As with former US wars, the costs of paying for veterans’ care into the future will be a sizable portion of the full costs of the war.

The ripple effects on the US economy have also been significant, including job loss and interest rate increases, and those effects have been underappreciated.

While it was promised that the US invasions would bring democracy to Afghanistan and Iraq, both continue to rank low in global rankings of political freedom, with warlords continuing to hold power in Afghanistan with US support, and Iraqi communities are more segregated today than before by gender and ethnicity as a result of the war.

Women in both countries are essentially closed out of political power and high rates of female unemployment and widowhood have further eroded their condition.

During the US troop withdrawal from Iraq, President Obama said that the United States military was leaving behind a “sovereign, stable, and self-reliant Iraq.” This was not only an inaccurate account of Iraq’s situation at that time, but the country has since become less secure and politically stable. Although violence in Iraq has declined since its peak, there has been a steady increase in the number of attacks over the last year. [3]

Serious and compelling alternatives to war were scarcely considered in the aftermath of 9/11 or in the discussion about war against Iraq. Some of those alternatives are still available to the US.

There are many costs of these wars that we have not yet been able to quantify and assess. With our limited resources, we focused on the human toll in the major war zones, Afghanistan, Iraq and Pakistan and on US spending, as well as on assessing the claims made for enhanced security, democracy, and women’s condition. There is still much more to know and understand about how all those affected by the wars have had their health, economies, and communities altered by the decade of war, and what solutions exist for the problems they face as a result of the wars’ destruction.


[1] Greg Miller, “U.S. Drone Targets in Yemen Raise Questions,” (2012), http://www.washingtonpost.com/world/national-security/us-drone-targets-in-yemen-raise-questions/2012/06/02/gJQAP0jz9U_story.html.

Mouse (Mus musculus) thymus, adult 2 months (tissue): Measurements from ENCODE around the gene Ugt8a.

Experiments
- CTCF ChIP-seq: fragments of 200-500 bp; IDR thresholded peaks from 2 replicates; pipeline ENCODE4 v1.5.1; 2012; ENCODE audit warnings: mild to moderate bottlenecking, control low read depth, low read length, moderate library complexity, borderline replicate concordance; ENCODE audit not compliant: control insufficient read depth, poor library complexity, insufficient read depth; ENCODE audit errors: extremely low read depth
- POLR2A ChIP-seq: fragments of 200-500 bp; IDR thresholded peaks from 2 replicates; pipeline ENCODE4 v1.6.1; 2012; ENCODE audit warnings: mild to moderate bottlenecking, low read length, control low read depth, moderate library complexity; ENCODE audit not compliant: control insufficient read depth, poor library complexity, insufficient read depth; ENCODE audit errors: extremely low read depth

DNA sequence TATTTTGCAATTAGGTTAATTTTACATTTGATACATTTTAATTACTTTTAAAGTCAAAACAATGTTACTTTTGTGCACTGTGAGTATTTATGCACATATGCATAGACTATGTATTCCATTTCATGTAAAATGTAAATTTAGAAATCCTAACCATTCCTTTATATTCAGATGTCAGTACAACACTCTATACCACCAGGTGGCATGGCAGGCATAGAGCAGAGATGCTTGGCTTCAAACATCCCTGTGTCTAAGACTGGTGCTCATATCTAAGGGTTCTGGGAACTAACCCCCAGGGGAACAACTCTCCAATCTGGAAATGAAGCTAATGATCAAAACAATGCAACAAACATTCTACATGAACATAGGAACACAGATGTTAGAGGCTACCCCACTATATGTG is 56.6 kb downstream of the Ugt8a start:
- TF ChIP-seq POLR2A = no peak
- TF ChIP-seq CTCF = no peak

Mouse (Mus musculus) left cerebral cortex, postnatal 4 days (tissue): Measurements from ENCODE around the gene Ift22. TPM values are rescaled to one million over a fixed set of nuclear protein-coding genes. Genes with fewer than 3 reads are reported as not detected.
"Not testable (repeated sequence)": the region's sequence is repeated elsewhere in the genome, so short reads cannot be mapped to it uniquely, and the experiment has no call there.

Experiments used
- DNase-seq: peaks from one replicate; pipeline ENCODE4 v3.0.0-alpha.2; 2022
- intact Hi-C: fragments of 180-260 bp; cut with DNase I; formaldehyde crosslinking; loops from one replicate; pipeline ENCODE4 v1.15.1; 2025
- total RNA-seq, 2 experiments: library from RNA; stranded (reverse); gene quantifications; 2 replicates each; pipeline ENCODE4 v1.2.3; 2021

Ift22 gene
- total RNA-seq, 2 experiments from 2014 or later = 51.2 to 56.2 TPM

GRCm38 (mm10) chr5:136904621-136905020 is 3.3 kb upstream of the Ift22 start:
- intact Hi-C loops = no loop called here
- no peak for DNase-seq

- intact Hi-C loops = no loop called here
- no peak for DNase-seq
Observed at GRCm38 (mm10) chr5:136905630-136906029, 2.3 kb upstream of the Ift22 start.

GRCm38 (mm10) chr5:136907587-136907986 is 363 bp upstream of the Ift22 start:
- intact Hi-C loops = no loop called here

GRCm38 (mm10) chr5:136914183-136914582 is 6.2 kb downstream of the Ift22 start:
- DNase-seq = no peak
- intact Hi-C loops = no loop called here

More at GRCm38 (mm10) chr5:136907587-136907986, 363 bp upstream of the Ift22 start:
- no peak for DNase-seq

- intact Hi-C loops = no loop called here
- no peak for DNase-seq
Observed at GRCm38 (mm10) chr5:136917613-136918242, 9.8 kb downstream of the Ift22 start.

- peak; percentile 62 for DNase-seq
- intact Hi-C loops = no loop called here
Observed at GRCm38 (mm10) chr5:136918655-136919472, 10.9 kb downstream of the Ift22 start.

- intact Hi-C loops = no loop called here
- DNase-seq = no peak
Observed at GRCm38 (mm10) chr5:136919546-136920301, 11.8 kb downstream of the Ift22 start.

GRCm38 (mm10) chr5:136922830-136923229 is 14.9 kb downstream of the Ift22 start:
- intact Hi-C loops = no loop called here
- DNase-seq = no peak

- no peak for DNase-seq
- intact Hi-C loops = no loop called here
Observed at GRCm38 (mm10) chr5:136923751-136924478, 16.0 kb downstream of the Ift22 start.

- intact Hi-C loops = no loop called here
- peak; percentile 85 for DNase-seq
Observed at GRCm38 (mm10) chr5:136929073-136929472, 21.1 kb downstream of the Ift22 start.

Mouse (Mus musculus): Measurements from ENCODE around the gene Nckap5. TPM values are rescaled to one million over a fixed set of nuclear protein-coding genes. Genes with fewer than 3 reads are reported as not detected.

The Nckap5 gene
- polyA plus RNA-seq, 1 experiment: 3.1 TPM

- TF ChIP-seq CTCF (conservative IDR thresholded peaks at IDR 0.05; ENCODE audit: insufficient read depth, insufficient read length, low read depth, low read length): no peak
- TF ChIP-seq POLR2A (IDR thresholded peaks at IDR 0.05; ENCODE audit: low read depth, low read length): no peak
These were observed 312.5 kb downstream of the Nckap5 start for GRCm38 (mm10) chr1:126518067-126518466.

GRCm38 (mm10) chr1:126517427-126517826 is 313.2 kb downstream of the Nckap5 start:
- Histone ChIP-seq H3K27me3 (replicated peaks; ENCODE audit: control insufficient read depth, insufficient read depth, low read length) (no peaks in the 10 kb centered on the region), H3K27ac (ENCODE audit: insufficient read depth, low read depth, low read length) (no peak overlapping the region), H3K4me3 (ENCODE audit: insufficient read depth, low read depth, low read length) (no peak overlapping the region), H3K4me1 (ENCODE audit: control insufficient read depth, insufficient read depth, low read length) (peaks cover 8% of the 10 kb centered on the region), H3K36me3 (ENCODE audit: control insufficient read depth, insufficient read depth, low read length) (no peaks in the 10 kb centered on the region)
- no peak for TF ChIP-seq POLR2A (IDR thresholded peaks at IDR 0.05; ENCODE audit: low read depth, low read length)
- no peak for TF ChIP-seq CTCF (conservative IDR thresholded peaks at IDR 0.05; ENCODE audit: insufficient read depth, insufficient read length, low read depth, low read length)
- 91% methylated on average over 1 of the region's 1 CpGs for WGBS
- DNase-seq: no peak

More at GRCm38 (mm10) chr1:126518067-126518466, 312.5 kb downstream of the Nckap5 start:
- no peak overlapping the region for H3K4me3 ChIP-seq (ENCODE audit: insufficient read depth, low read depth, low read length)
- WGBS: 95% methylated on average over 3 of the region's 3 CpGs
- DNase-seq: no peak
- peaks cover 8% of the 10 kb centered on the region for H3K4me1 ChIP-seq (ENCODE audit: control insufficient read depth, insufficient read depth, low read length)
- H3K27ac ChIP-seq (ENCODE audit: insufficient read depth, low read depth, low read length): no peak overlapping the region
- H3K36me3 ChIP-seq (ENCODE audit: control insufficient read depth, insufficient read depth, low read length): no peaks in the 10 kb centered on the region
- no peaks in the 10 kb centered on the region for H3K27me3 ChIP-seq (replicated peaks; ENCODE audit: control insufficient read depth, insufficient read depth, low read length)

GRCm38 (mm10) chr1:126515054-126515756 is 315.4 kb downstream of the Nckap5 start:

[2] Veterans for Common Sense, “Iraq and Afghanistan Impact Report,” January 2012.

[3] Adam Schreck, “Car bomb explodes south of Baghdad, kills 11,” (August 8, 2012), http://www.usatoday.com/news/world/iraq/story/2012-08-08/Iraq-bomb-Baghd....


Troop figures from July 2010-Aug 2012 taken from the Brookings Institute: Brookings Foreign Policy, "Afghanistan Index: Tracking Progress and Security in Post-9/11 Afghanistan," (2012), http://www.brookings.edu/about/programs/foreign-policy/afghanistan-index; Ian S. Livingston and Michael O'Hanlon, "Brookings Afghanistan Index," (August 22, 2011), http://www.brookings.edu/~/media/Programs/foreign%20policy/afghanistan%2.... Michael E. O'Hanlon and Ian Livingston, "Iraq Index: Tracking Variables of Reconstruction and Security in Post-Saddam Iraq," (January 31, 2011), http://www.brookings.edu/about/centers/saban/~/media/Centers/saban/iraq%....

Contractor numbers available only from 2007 onward, by quarter. Source for April 2008- numbers: Office of the Deputy Assistant Secretary of Defense, "CENTCOM Quarterly Contractor Census Reports," (August 6, 2012), http://www.acq.osd.mil/log/PS/CENTCOM_reports.html. Numbers from July 2007 through March 2008: Moshe Schwartz and Joyprada Swain, "Department of Defense Contractors in Afghanistan and Iraq: Background and Analysis," (May 13, 2011), Congressional Research Service, http://www.fas.org/sgp/crs/natsec/R40764.pdf.